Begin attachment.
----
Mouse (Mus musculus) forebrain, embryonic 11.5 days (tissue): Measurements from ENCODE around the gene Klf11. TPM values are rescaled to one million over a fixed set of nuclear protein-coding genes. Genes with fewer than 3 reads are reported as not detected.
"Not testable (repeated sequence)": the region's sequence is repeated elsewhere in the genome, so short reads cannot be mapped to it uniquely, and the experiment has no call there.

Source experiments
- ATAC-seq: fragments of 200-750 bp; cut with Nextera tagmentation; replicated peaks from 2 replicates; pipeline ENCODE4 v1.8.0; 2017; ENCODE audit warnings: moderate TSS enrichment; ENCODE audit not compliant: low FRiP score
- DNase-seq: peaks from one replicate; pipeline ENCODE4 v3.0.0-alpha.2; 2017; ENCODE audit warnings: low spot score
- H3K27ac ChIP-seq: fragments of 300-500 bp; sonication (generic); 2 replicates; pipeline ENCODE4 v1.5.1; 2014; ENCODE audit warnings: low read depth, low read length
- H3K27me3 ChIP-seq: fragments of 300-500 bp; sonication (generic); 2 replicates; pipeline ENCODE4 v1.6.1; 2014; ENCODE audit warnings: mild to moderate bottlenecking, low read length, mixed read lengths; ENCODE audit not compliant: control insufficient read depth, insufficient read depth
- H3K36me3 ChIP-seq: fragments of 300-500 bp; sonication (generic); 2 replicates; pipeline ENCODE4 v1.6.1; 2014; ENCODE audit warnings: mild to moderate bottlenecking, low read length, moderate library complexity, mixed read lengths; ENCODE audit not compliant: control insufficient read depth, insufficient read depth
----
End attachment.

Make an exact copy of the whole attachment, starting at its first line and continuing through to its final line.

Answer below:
Mouse (Mus musculus) forebrain, embryonic 11.5 days (tissue): Measurements from ENCODE around the gene Klf11. TPM values are rescaled to one million over a fixed set of nuclear protein-coding genes. Genes with fewer than 3 reads are reported as not detected.
"Not testable (repeated sequence)": the region's sequence is repeated elsewhere in the genome, so short reads cannot be mapped to it uniquely, and the experiment has no call there.

Source experiments
- ATAC-seq: fragments of 200-750 bp; cut with Nextera tagmentation; replicated peaks from 2 replicates; pipeline ENCODE4 v1.8.0; 2017; ENCODE audit warnings: moderate TSS enrichment; ENCODE audit not compliant: low FRiP score
- DNase-seq: peaks from one replicate; pipeline ENCODE4 v3.0.0-alpha.2; 2017; ENCODE audit warnings: low spot score
- H3K27ac ChIP-seq: fragments of 300-500 bp; sonication (generic); 2 replicates; pipeline ENCODE4 v1.5.1; 2014; ENCODE audit warnings: low read depth, low read length
- H3K27me3 ChIP-seq: fragments of 300-500 bp; sonication (generic); 2 replicates; pipeline ENCODE4 v1.6.1; 2014; ENCODE audit warnings: mild to moderate bottlenecking, low read length, mixed read lengths; ENCODE audit not compliant: control insufficient read depth, insufficient read depth
- H3K36me3 ChIP-seq: fragments of 300-500 bp; sonication (generic); 2 replicates; pipeline ENCODE4 v1.6.1; 2014; ENCODE audit warnings: mild to moderate bottlenecking, low read length, moderate library complexity, mixed read lengths; ENCODE audit not compliant: control insufficient read depth, insufficient read depth